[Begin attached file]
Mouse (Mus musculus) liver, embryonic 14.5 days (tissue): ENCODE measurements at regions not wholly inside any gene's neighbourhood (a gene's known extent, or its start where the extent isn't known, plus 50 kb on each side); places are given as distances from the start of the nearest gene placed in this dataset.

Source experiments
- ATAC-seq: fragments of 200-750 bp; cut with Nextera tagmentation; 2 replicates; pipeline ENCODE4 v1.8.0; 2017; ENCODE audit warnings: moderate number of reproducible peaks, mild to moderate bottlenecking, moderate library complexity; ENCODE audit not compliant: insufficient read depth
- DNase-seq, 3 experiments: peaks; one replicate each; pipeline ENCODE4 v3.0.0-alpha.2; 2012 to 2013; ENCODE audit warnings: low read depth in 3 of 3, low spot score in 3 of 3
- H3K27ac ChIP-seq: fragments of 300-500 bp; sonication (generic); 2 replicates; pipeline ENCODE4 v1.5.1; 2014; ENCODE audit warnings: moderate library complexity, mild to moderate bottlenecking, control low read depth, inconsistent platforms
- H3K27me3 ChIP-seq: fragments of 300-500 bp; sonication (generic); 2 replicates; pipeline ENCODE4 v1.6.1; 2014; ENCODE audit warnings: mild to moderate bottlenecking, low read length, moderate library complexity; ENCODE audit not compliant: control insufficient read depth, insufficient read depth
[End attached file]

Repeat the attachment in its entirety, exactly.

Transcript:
Mouse (Mus musculus) liver, embryonic 14.5 days (tissue): ENCODE measurements at regions not wholly inside any gene's neighbourhood (a gene's known extent, or its start where the extent isn't known, plus 50 kb on each side); places are given as distances from the start of the nearest gene placed in this dataset.

Source experiments
- ATAC-seq: fragments of 200-750 bp; cut with Nextera tagmentation; 2 replicates; pipeline ENCODE4 v1.8.0; 2017; ENCODE audit warnings: moderate number of reproducible peaks, mild to moderate bottlenecking, moderate library complexity; ENCODE audit not compliant: insufficient read depth
- DNase-seq, 3 experiments: peaks; one replicate each; pipeline ENCODE4 v3.0.0-alpha.2; 2012 to 2013; ENCODE audit warnings: low read depth in 3 of 3, low spot score in 3 of 3
- H3K27ac ChIP-seq: fragments of 300-500 bp; sonication (generic); 2 replicates; pipeline ENCODE4 v1.5.1; 2014; ENCODE audit warnings: moderate library complexity, mild to moderate bottlenecking, control low read depth, inconsistent platforms
- H3K27me3 ChIP-seq: fragments of 300-500 bp; sonication (generic); 2 replicates; pipeline ENCODE4 v1.6.1; 2014; ENCODE audit warnings: mild to moderate bottlenecking, low read length, moderate library complexity; ENCODE audit not compliant: control insufficient read depth, insufficient read depth